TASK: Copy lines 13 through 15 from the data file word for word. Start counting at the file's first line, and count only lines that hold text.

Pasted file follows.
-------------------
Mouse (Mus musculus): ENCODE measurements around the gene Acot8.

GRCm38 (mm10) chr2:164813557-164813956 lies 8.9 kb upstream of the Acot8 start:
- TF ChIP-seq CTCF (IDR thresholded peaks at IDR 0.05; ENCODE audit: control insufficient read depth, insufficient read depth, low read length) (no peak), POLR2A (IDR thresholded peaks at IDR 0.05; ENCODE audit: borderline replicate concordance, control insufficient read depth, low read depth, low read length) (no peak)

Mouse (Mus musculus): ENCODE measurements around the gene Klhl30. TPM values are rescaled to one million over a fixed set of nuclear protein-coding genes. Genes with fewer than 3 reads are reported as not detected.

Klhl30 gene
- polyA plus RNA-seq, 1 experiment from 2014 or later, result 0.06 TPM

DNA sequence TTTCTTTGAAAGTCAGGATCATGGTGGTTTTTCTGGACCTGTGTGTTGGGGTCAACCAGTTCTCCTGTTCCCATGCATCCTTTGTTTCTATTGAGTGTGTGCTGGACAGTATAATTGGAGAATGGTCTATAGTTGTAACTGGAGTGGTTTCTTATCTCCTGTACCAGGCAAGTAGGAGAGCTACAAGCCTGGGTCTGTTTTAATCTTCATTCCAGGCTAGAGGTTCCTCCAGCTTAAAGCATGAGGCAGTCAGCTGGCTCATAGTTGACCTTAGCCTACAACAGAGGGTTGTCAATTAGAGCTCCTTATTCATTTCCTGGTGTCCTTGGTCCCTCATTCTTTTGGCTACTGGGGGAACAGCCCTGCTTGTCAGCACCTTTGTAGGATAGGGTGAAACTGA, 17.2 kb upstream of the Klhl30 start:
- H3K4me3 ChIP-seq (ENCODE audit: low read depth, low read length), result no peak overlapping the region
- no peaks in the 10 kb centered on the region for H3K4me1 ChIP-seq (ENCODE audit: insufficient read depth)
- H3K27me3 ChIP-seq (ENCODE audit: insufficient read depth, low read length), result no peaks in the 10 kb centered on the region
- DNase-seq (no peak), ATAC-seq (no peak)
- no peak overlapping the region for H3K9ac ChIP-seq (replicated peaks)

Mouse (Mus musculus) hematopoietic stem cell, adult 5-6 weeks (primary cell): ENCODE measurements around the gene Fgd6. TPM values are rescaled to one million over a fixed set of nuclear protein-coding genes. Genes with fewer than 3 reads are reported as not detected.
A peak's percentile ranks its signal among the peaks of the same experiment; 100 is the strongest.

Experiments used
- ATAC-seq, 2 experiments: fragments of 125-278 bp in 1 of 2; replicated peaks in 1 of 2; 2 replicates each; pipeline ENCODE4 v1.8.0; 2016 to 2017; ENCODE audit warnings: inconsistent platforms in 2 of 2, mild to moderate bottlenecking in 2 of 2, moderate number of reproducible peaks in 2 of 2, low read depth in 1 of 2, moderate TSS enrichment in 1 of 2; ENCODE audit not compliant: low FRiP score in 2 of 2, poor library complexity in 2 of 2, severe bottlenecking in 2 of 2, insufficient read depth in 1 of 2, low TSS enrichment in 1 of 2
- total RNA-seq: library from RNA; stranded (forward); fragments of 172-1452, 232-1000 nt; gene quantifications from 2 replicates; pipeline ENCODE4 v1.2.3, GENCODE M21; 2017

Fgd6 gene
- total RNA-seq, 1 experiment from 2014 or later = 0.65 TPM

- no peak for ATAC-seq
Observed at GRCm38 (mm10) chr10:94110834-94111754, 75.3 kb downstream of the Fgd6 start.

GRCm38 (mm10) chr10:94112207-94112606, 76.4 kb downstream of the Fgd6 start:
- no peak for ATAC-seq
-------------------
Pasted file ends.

Mouse (Mus musculus) hematopoietic stem cell, adult 5-6 weeks (primary cell): ENCODE measurements around the gene Fgd6. TPM values are rescaled to one million over a fixed set of nuclear protein-coding genes. Genes with fewer than 3 reads are reported as not detected.
A peak's percentile ranks its signal among the peaks of the same experiment; 100 is the strongest.

Experiments used